Petal Confetti!


I am not normally a lover of 'Rom Com' films but Four Weddings and a Funeral is one of my all time favourites. In part because it captures the essence of the period, partly because the character of Scarlett is modelled on a friend of mine and partly because I secretly wanted to be the Ally McDowell character. Cool, sassy and by the end has totally hit the jackpot (assuming Hugh Grant is your cup of tea).  

In August I was a guest at my niece’s wedding just outside Bath, in a location to rival any seen in the film. Added to which, my sister gave me a last minute challenge - could I help make dried flower confetti as, in common with many village churches, the paper version is strictly a no no.  Well, for my lovely niece, Jo, such a task was truly a pleasure.  


Making flower confetti is not hard - success is more or less guaranteed if the petals are thoroughly dried in the dark. The smell coming from the airing cupboard over a period of weeks was quite heady as the petals dried on racks.


Roses are brilliant on account of the density of the petals but keeping the colour can be tricky especially with all the wet weather we had from mid July to mid August. Delphiniums are another classic largely because, once dried, the petals are so very light.  Hollyhocks surprised as they keep their lovely colours but, be warned, they do take a while to dry.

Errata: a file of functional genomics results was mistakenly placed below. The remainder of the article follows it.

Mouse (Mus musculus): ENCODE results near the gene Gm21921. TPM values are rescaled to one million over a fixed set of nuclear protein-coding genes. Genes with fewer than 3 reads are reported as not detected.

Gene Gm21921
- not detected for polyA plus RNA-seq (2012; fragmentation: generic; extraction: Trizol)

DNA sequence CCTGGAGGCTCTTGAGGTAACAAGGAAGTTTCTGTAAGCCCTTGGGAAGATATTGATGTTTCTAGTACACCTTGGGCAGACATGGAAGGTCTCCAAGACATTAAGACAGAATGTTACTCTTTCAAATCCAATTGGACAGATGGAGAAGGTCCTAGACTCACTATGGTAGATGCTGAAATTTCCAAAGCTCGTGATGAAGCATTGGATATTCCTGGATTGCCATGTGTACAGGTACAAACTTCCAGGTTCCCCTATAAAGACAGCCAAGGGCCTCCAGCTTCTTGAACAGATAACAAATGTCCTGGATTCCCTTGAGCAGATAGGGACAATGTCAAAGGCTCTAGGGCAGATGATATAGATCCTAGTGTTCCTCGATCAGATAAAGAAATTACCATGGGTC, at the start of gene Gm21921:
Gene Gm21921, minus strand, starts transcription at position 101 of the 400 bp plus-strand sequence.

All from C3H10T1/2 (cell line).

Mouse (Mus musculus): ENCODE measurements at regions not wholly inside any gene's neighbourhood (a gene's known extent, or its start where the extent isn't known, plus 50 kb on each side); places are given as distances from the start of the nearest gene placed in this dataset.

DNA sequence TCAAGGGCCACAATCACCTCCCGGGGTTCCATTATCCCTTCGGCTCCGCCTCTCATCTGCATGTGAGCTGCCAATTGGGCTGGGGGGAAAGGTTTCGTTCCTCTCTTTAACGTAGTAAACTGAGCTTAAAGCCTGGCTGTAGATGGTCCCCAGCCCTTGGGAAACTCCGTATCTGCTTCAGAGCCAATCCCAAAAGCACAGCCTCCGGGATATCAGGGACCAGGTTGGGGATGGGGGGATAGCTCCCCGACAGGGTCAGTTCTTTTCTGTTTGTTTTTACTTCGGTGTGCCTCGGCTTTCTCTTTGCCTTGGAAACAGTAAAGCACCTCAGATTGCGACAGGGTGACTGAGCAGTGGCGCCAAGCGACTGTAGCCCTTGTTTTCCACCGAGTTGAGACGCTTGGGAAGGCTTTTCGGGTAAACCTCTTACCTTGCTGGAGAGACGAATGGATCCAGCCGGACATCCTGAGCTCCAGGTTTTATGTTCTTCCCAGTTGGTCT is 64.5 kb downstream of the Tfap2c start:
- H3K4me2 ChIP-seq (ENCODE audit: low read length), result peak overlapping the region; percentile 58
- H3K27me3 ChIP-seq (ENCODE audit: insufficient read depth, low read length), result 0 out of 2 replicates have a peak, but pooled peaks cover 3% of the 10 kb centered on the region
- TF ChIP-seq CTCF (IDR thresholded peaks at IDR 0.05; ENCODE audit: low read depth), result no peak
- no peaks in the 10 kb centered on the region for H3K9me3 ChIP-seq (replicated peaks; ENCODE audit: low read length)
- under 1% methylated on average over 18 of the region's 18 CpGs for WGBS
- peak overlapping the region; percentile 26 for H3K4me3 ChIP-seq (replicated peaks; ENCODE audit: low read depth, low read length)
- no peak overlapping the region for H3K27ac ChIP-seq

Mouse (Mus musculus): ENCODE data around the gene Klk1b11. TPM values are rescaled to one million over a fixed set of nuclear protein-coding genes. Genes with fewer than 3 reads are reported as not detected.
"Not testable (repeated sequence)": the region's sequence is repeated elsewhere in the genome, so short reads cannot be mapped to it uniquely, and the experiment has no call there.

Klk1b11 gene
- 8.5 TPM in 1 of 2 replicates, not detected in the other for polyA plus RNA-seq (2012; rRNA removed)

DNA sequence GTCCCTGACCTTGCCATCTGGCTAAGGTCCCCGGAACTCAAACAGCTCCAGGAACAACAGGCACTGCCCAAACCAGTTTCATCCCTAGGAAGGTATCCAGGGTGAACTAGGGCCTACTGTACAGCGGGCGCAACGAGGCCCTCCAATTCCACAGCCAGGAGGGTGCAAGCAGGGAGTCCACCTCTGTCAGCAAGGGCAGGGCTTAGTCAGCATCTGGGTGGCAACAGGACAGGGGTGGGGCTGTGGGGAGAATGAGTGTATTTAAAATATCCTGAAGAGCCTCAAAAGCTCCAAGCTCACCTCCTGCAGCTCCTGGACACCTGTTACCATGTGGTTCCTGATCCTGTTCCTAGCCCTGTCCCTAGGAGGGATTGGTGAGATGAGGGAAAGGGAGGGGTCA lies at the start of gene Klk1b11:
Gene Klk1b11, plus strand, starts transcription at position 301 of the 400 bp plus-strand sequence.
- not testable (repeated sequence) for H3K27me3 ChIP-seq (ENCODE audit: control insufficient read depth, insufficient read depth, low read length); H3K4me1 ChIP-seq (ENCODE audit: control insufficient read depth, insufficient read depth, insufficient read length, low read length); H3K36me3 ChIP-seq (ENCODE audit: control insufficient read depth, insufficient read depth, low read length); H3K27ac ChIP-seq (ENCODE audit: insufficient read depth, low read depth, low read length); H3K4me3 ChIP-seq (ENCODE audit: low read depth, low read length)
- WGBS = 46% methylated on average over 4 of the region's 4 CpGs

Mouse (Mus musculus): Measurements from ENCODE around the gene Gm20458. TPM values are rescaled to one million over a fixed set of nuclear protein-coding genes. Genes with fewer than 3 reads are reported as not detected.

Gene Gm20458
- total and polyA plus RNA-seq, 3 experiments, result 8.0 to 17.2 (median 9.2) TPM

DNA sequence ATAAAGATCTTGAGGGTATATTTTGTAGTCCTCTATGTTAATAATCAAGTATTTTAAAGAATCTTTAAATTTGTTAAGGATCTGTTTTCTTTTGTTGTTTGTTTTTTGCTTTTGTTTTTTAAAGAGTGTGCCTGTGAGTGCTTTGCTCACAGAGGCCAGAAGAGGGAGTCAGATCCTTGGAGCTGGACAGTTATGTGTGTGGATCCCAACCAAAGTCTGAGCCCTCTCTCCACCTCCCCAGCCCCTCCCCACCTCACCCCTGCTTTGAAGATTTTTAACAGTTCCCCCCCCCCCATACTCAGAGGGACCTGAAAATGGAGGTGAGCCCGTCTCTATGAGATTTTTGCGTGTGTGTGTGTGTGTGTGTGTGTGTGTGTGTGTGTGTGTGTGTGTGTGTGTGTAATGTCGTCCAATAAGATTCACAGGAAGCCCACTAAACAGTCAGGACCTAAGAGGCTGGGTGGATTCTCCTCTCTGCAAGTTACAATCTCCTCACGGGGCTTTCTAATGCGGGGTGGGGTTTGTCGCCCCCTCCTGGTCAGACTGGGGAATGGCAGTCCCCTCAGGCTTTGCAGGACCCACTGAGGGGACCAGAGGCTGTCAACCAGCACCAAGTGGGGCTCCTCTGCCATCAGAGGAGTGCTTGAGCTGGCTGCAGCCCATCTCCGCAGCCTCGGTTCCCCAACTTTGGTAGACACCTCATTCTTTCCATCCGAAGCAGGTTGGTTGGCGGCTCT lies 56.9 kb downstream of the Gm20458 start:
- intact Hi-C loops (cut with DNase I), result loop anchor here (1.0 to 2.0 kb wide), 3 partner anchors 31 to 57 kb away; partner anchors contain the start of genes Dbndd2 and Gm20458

Annuals are programmed to flower in abundance making them a good choice to add in.  Nigella, sweet peas, clary sage all bulked up the mixture.


I have read that you can use fresh petals - sweet pea, calendula and geranium in particular. Thinking again though, all that last minute work to gather and prepare the petals just when you need the time to get yourself ready and for preference NO RAIN means that the risk was not worth taking!

The wedding was the most wonderful occasion; so much planning to ensure a picture perfect day. Jo and husband make a fabulous couple. By the way, all the confetti was used to great effect…

Deborah Husk